As I’ve written about Nick Preftakes this past week, I’ve come to realize that despite his lengthy career and his portfolio, he’s not as well known as say Randy Hogan or other downtown developers. This is by choice – Nick routinely avoids the spotlight and let’s his work speak for itself.
And this is what makes covering Nick fun. He’s not going to give me anything when it comes to figuring out what he’s up to with his big block of property west of the new Devon tower site. If I want the story, I’m going to have to do a lot of work to get it.
So we know he owns some buildings that he certainly won’t tear down, and has indicated as much – the One North Hudson Building was formerly the Black Hotel. Nope, that’s going nowhere. He also likely knows he’ll have a huge fight on his hands if he tries to tear down the neighboring Auto Hotel.
But what about the old Carpenter Sqaure Theater? Or the Lunch Box? He won’t dare upset downtown’s power players by closing the Lunch Box. But would he move the cafeteria and tear down the lovably worn out building?
And would he dare tear down the Union Bus station if he were able to acquire it?
I don’t know. But we do know Nick has done some great historic preservation projects:
1995: Developers Mark Ruffin, left, and Nick Preftakes, Precor Realty Advisors Inc. stand in a loft apartment complex believed to be the first in the city which opened at 113 NW 13 in a former auto dealership garage.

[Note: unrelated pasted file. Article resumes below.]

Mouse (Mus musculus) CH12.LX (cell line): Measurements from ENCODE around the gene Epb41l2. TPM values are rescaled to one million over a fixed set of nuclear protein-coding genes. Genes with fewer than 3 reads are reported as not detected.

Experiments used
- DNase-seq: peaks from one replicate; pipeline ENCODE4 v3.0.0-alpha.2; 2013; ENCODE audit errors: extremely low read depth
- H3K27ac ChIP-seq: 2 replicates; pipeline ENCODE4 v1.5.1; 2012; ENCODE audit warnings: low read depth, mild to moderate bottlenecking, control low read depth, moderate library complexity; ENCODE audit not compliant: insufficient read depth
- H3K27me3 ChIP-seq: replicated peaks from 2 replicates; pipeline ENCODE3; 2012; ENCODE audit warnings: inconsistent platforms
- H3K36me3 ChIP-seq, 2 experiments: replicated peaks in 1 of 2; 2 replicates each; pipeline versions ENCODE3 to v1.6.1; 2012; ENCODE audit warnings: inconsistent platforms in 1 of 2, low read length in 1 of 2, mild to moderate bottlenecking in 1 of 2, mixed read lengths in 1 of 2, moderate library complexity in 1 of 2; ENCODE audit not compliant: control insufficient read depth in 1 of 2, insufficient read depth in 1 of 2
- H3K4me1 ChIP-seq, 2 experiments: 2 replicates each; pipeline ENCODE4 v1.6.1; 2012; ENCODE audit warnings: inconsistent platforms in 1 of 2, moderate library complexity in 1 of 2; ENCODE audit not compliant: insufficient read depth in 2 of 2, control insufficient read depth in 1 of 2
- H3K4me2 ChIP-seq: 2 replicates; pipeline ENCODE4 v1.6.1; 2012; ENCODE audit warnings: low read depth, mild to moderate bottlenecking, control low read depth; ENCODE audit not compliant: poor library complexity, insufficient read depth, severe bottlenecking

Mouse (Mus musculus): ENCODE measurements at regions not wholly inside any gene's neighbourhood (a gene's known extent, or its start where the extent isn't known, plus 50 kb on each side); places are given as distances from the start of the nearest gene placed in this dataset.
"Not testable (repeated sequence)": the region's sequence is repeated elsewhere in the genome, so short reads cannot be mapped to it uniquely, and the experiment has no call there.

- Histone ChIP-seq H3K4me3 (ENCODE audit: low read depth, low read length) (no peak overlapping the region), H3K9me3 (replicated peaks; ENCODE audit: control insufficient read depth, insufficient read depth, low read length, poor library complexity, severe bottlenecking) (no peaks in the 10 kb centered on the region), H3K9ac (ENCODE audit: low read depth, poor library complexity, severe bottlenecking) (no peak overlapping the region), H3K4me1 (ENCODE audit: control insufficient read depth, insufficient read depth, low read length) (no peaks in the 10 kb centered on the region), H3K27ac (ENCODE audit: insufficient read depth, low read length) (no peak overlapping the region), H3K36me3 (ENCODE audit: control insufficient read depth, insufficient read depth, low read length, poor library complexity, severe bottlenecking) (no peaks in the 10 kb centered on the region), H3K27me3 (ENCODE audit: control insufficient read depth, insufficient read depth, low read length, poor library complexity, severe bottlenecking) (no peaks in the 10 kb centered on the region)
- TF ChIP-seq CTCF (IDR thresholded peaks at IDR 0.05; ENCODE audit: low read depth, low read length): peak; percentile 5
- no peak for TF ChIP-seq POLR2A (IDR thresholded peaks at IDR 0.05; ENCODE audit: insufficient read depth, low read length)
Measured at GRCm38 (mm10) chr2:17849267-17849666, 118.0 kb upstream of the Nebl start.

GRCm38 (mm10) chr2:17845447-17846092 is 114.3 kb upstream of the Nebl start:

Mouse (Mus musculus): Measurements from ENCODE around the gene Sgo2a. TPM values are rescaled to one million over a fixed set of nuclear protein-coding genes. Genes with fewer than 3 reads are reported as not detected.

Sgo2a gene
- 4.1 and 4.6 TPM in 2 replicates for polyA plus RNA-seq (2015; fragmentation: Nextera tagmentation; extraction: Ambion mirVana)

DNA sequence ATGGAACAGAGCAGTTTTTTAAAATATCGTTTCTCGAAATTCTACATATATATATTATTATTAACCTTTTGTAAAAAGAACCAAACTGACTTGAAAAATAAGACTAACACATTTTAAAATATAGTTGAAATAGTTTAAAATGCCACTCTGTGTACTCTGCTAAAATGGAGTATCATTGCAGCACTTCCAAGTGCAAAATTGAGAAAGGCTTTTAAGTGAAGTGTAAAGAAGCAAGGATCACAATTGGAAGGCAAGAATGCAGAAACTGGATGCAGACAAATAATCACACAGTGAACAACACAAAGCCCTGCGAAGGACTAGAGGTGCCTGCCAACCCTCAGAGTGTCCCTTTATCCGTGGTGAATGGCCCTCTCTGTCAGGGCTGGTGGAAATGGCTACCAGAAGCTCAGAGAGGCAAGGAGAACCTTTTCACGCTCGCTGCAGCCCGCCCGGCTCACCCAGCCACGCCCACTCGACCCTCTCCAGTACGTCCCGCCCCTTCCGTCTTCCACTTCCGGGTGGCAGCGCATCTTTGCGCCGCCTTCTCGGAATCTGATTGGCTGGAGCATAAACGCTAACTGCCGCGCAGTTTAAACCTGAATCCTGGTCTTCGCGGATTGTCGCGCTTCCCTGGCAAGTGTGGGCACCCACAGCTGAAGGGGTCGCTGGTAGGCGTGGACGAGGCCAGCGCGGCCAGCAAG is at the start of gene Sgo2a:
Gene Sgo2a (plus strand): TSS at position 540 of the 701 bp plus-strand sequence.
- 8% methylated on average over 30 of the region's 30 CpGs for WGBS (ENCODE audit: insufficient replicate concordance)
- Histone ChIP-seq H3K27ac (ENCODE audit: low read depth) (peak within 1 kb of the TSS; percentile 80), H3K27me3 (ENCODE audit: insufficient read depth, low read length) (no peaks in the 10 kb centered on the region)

Nick Preftakes and partner Mark Ruffin were pioneers when they were the first to attempt a renovation of an old building to lofts in 1995. The project has been an unqualified success story.
Nick Preftakes has also won praise for the Hudson Essex building at 825 N Broadway
Nick Preftakes found a vintage Hudson-Essex sign to display in the first floor garage of the restored Broadway dealership building.
The former C.R. Anthony's headquarters at 701 was an example of a really bad muck-up of what was once a historic building. Nick Preftakes could have restored the old facade, but instead went for an entirely new, more modern look.
What Nick Preftakes didn't get to build: a drawing of what he proposed several years ago for the former site of Mercy Hospital in MidTown.
The Arts District Lofts LLC, a partnership between Nick Preftakes and Mark Ruffin that bid to develop Urban Renewal property at Robert S. Kerr and Walker, proposed an $11.9 million, 160-loft complex that would mimic the Art Deco style of the nearby Civic Center and Oklahoma City Museum of Art. The project was turned down by Urban Renewal commissioners who cited a lack of density and who instead chose Legacy at Arts Quarter by Mike Henderson.
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